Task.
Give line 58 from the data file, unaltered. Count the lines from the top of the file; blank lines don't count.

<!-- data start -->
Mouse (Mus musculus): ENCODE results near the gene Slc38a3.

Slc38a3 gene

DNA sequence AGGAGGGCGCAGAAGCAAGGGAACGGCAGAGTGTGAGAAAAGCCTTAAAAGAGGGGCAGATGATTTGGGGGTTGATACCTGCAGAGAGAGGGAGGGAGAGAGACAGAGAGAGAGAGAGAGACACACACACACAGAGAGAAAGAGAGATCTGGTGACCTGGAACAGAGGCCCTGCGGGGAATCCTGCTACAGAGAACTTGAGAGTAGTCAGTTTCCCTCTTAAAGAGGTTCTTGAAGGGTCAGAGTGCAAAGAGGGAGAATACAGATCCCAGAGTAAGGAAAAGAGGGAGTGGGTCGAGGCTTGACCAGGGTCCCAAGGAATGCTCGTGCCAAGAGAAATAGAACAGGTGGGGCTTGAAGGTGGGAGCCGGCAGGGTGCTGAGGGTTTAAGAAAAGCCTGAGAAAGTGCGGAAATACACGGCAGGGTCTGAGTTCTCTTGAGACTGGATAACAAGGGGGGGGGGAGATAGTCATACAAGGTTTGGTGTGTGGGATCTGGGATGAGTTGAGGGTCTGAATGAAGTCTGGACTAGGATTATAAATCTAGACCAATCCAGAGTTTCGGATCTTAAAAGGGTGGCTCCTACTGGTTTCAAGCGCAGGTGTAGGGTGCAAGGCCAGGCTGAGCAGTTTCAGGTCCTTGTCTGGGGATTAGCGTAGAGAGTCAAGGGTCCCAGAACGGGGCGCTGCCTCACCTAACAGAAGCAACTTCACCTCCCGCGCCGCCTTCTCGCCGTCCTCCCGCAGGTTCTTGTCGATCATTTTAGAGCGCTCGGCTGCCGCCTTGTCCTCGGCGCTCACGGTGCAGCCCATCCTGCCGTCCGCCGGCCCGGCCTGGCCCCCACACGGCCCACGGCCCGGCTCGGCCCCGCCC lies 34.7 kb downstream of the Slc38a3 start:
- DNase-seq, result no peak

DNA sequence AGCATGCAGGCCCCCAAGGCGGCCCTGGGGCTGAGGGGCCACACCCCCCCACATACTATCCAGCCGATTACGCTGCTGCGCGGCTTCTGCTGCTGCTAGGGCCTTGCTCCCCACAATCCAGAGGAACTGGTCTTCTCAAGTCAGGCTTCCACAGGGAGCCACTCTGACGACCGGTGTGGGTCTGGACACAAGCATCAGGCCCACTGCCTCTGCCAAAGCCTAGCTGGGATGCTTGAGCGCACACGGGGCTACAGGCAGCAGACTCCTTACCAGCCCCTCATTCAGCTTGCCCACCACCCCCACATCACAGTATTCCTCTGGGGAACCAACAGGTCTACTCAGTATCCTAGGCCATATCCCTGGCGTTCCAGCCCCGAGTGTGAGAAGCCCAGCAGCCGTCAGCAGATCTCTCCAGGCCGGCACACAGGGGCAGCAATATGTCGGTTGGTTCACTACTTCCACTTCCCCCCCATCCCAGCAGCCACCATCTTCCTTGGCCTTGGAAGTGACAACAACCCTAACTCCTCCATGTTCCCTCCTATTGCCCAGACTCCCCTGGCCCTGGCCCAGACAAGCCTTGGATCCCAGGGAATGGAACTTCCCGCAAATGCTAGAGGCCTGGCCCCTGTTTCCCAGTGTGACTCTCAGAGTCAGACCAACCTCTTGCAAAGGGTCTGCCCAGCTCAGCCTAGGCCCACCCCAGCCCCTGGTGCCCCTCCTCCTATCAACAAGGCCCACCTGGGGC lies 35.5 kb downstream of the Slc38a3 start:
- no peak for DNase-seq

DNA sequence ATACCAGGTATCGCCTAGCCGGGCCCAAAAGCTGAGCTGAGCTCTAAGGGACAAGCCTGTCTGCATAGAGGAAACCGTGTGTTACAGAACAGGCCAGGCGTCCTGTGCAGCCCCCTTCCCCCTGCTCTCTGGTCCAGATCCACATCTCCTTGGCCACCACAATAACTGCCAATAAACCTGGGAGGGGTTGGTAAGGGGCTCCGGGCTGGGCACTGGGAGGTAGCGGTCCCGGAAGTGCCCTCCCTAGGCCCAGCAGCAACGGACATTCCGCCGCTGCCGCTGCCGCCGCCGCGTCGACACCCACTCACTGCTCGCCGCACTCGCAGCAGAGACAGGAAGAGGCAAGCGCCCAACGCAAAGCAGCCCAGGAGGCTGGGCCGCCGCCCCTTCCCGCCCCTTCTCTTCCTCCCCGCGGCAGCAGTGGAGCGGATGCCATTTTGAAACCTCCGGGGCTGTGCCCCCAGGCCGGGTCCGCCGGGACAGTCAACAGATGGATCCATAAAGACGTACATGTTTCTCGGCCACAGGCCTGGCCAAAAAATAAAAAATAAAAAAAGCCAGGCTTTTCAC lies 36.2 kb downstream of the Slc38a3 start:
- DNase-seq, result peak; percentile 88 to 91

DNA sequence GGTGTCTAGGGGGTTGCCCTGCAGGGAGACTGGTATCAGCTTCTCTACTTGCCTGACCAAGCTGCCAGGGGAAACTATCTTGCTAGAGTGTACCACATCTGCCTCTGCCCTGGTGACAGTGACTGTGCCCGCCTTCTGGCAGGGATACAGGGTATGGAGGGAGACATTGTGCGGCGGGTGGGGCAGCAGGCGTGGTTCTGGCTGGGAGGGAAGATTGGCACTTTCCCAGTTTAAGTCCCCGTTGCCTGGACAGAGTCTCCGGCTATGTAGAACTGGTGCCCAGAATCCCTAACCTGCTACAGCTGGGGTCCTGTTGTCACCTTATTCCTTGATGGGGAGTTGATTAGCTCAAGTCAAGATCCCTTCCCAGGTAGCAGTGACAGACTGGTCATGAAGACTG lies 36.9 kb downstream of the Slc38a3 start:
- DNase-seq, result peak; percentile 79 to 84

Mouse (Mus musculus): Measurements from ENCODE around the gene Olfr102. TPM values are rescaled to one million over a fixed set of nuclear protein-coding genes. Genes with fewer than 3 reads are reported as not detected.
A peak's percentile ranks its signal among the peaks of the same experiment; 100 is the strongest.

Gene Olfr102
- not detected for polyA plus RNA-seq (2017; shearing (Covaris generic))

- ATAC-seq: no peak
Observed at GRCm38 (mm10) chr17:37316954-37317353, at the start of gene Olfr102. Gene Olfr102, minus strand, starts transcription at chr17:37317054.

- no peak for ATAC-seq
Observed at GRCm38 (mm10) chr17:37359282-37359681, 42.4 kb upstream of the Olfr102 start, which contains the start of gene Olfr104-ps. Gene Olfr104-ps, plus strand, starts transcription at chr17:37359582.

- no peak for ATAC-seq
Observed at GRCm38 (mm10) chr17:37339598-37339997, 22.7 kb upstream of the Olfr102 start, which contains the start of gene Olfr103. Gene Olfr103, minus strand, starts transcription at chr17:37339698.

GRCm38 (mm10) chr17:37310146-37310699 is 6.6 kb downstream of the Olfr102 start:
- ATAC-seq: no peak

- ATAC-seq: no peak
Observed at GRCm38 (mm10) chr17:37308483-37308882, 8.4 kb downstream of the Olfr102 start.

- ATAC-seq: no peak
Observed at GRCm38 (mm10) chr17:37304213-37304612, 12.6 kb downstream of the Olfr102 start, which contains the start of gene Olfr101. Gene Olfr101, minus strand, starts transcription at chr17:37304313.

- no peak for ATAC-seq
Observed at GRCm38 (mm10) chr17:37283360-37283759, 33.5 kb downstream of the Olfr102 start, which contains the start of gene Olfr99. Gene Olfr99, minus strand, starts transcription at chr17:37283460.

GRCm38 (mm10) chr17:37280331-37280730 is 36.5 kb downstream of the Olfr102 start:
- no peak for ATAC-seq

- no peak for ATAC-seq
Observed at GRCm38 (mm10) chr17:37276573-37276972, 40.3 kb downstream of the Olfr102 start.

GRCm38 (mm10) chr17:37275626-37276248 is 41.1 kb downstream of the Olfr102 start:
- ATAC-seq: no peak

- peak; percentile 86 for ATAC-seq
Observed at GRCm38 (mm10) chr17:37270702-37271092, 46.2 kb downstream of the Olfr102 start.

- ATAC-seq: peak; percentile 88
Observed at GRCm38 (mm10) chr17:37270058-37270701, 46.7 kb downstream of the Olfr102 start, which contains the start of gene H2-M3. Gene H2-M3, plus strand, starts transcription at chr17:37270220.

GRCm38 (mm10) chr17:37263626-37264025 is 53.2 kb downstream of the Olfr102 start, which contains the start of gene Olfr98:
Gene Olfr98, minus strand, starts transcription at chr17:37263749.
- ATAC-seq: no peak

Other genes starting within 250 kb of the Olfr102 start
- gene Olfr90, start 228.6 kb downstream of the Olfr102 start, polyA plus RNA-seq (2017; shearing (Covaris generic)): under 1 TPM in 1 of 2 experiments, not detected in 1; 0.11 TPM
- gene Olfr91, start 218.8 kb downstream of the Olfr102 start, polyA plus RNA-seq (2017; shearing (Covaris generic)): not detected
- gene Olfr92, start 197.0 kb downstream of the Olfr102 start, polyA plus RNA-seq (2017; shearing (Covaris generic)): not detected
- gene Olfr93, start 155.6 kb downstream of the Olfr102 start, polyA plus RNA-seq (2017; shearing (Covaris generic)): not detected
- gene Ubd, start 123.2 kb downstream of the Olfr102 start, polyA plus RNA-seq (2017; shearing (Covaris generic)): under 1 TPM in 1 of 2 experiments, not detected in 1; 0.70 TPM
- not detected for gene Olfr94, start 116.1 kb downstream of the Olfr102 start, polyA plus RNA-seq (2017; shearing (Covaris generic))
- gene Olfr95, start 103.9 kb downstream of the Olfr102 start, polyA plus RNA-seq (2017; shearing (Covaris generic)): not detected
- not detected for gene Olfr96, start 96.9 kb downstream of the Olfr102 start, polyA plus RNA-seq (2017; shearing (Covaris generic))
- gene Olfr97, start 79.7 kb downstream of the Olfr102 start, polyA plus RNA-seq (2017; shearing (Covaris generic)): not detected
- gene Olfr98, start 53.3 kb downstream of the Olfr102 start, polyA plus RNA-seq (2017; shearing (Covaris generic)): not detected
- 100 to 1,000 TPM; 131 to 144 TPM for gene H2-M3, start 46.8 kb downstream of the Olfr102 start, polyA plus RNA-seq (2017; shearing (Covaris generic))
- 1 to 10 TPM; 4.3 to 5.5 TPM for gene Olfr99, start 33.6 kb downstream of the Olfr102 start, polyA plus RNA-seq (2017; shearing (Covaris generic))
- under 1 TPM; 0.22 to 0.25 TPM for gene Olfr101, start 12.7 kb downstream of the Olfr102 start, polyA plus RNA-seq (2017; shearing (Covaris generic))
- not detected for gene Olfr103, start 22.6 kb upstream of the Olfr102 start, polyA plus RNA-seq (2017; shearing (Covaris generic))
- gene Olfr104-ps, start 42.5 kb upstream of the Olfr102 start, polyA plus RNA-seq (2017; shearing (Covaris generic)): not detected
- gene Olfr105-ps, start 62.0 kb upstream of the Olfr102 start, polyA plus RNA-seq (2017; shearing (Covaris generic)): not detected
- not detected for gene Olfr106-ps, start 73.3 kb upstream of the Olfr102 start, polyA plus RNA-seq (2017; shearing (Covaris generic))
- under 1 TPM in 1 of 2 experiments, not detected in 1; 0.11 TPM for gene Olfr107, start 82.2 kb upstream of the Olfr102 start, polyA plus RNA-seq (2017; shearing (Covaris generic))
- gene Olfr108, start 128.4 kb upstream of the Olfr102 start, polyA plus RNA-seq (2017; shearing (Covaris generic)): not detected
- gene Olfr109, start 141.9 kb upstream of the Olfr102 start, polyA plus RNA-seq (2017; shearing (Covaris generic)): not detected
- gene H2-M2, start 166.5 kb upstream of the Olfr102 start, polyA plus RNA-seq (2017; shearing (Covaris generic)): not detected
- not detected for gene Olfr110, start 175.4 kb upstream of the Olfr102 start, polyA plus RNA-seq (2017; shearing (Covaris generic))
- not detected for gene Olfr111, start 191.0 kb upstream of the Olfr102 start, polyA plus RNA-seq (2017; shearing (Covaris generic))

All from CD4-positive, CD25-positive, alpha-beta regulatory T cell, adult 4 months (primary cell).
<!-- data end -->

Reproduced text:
- gene Olfr105-ps, start 62.0 kb upstream of the Olfr102 start, polyA plus RNA-seq (2017; shearing (Covaris generic)): not detected